Science and strategy key to reconnecting Africa

​The Honourable Minister of Infrastructure of Rwanda, Mr. Claver Gatete (left), and the President of the ICAO Council, Mr. Salvatore Sciacchitano, at the occasion of the opening of 33rd Plenary Session of the African Civil Aviation Commission (AFCAC) in Kigali on 1 December 2021. Photo courtesy of the Ministry of Infrastructure of Rwanda.

Montréal and Kigali, 1 December 2021 –  Addressing the 33rd Plenary Session of the African Civil Aviation Commission (AFCAC) in Kigali today, ICAO Council President Salvatore Sciacchitano reviewed the means by which the continent's air transport sector could recovery through the adoption of scientifically informed and strategically aligned aviation and border policy.


The opening three day meeting, which is hosted by the Government of Rwanda, was attended by the President of the Republic of Rwanda, His Excellency Paul Kagame; the Honourable Minister of Infrastructure of Rwanda, Mr. Claver Gatete; and the Honourable Minister of Roads and Air Transport of Togo, Mr. Affoh Atcha-Dedji.


Mr. Sciacchitano highlighted that the ICAO Council Aviation Recovery Task Force (CART) and the African Union High-level Task Force for Recovery of Aviation in Africa have made tremendous efforts since the onset of COVID-19 to ensure effective, coherent and coordinated response and recovery measures in international air transport, noting that the CART's recommendations are equally applicable the Omicron COVID-19 variant of concern.


He also pointed to the ministerial declaration resulting from ICAO's recent High-level Conference on COVID-19 (HLCC) which formalized that meeting's outcomes, providing "an important foundation to build upon and accelerate emerging positive trends for national and global benefit."


Ministers at the HLCC determined, for example, that while vaccination should not be a precondition for travel, it should be leveraged at every prudent opportunity to safely facilitate international mobility. They also emphasized the need to refine border risk management approaches on the basis of the latest scientific evidence, and highlighted the need to reinforce the global network against future threats.


A further important outcome concerned the need to leverage digital innovations and data sharing to achieve seamless and contactless processes, and to promote more efficient global access to mutually-recognized and ICAO VDS-secured health certifications.


To attain these goals however, countries must abide by their near-term commitments for financial and economic support for their air industries and regulators.


On this point, Mr. Sciacchitano underscored that ICAO and its member States also clearly recognize the need for determined assistance and capacity-building as a key element of all objectives relating to a safe recovery of air transport and building-back better, pursuant to the ICAO Council's principle of leaving no country behind.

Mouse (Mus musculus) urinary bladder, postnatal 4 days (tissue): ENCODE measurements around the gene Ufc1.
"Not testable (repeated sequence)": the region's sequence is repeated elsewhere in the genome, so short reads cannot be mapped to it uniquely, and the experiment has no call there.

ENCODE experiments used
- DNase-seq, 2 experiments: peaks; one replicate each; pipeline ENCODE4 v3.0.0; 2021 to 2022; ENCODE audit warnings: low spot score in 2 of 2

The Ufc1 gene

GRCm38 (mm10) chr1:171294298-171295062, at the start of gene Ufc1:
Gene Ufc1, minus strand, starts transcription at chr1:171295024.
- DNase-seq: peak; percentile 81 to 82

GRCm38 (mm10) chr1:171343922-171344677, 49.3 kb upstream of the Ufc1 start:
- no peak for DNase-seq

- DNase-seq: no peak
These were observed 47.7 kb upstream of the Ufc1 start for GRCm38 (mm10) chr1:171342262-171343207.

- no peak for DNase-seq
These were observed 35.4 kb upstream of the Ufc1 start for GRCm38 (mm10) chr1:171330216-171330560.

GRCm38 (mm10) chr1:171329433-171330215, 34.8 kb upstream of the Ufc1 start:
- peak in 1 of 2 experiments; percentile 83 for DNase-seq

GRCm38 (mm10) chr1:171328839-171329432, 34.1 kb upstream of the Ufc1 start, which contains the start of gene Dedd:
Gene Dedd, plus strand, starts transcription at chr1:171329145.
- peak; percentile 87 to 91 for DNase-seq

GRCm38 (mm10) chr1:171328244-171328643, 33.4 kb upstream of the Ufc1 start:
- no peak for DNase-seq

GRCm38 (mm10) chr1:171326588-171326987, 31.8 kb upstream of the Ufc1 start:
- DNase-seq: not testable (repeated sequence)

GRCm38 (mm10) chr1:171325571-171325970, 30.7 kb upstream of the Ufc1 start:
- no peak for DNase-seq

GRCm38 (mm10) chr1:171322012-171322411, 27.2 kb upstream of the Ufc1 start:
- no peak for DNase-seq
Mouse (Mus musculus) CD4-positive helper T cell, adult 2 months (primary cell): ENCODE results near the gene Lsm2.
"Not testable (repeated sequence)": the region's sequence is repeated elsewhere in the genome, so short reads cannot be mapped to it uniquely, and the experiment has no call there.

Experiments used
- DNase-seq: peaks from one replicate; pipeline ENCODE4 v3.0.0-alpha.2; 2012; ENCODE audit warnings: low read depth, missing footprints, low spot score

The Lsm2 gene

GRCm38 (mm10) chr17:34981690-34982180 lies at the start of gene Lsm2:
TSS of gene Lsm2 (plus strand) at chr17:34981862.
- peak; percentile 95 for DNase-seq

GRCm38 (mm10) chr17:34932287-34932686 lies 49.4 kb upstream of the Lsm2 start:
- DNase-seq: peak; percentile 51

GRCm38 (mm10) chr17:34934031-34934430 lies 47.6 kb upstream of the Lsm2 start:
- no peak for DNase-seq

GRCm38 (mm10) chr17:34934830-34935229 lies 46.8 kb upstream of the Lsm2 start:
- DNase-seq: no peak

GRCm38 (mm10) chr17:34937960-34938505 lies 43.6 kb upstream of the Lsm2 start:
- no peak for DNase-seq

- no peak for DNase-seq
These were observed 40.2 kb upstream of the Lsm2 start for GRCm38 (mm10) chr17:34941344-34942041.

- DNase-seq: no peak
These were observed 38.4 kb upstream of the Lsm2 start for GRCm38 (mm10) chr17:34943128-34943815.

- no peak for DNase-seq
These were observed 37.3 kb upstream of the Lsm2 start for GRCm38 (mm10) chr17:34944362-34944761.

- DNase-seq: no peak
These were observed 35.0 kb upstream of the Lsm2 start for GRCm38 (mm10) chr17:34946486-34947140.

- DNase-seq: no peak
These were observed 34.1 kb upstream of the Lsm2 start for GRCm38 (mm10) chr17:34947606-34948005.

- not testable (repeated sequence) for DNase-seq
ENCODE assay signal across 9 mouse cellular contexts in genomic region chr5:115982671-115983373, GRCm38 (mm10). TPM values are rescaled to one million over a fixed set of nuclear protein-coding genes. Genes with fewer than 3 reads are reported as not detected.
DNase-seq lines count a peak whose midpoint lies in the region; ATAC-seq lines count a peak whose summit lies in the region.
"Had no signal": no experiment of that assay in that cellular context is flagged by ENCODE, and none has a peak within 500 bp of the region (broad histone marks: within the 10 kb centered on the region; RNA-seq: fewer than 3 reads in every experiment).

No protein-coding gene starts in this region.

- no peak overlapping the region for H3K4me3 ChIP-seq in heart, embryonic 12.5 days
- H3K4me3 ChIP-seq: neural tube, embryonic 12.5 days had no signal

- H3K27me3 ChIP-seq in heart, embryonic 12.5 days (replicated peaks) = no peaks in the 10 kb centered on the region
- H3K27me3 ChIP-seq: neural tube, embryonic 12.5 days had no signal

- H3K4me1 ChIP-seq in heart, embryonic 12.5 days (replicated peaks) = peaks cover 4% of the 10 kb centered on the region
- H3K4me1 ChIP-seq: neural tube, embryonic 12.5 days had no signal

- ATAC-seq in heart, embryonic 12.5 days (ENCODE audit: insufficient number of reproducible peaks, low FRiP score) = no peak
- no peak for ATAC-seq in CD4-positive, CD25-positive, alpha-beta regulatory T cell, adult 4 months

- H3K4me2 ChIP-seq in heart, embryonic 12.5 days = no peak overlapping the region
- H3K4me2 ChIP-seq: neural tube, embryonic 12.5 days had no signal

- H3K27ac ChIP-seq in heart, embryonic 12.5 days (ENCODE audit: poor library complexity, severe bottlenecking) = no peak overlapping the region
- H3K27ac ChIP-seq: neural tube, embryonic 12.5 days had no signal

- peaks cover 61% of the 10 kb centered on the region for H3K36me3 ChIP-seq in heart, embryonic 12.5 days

Building back better in Africa will notably require the continuous joint efforts of States and aviation stakeholders to advance the objectives and work undertaken on the implementation of the Yamoussoukro Declaration, in addition to the African Union's flagship projects to realize the Single African Air Transport Market and African Continental Free Trade Area (SAATM and AfCTA).


It will also be greatly facilitated by States implementation of the ICAO Global Air Navigation Plan, which permits and encourages States and Regions to modernize by leapfrogging legacy technologies, the ICAO Comprehensive Regional Implementation Plan for Aviation Safety in Africa (AFI Plan), and the African Aviation Security and Facilitation (AFI SECFAL) Plan. 


On these points, the Council President acknowledged the exemplary contributions made by AFCAC and its Member States during the HLCC, and noted the valuable role African Regional Safety Oversight Organizations (RSOOs) they played throughout the COVID crisis.

Resources for Editors

ICAO's Eastern and Southern Africa Regional Office
ICAO's Western and Central Africa Regional Office

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A specialized agency of the United Nations, ICAO was created by governments in 1944 to support their diplomacy on international air transport matters. Since that time, countries have adopted over 12,000 standards and practices through ICAO which help to align their national regulations relevant to aviation safety, security, efficiency, capacity and environmental protection, enabling a truly global network to be realized. ICAO forums also provide opportunities for advice and advocacy to be shared with government decision-makers by industry groups, civil society NGOs, and other officially-recognized air transport stakeholders.

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